The Feast: an intimate Tempest at Chicago Shakespeare Theater | Theater review
A three-actor distillation of Shakespeare’s Tempest emphasizes visual magic.
Seated at the head of a sprawling wooden table, a man forces his two slaves to perform scenes from the past, making them repeat the events until he feels an emotional response. A Beckettian psychological study of exiled wizard Prospero (John Judd), Jessica Thebus and Frank Maugeri’s stripped-down adaptation of Shakespeare’s Tempest is a bleak, absurd look at one man’s efforts to forgive and find peace.
Redmoon’s signature combination of puppetry, masks and movement strikingly conjures Prospero’s magic, but The Feast occasionally sacrifices clarity for spectacle. The condensed, brisk 70-minute story zooms past emotional beats too quickly for them to fully resonate.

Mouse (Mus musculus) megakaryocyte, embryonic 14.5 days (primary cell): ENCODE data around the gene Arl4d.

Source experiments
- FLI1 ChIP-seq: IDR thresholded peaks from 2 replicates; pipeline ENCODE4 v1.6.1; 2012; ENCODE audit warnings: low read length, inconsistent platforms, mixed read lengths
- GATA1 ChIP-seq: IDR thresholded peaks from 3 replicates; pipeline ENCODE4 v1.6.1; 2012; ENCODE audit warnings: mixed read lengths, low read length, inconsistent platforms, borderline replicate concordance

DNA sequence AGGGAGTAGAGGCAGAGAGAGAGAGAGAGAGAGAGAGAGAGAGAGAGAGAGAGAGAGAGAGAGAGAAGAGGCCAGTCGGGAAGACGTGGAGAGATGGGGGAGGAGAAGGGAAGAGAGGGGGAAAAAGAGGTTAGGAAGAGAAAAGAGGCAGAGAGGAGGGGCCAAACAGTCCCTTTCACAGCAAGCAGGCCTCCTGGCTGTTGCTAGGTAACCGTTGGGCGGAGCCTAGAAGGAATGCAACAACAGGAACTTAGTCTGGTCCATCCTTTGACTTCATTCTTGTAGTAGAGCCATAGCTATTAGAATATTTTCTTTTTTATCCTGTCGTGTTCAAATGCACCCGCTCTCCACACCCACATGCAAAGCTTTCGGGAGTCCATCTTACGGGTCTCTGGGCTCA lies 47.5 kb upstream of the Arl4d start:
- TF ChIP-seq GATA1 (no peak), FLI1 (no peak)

Portraying Ariel, Caliban and every other role, Samuel Taylor and Adrian Danzig show off extensive vocal and physical range. Whether giving voice to the gentle Miranda or performing a Punch and Judy–esque hand-puppet show with Trinculo and Stefano, Taylor brings youthful whimsy to his roles. Danzig’s extreme physicality creates an imposing Caliban, leaping off the stage and rebounding off walls, but he can quickly shed that form to take on different characters.
A team of designers led by Maugeri crafts remarkably expressive puppets and masks that are seamlessly incorporated by the performers. The design highlights the connection between Prospero’s illusions and theater’s artifice. Prospero has total power in his world of wooden ghosts, yet Judd is at his most captivating when the wizard releases his magic and his slaves, revealing the weary man who remains when the strings are cut.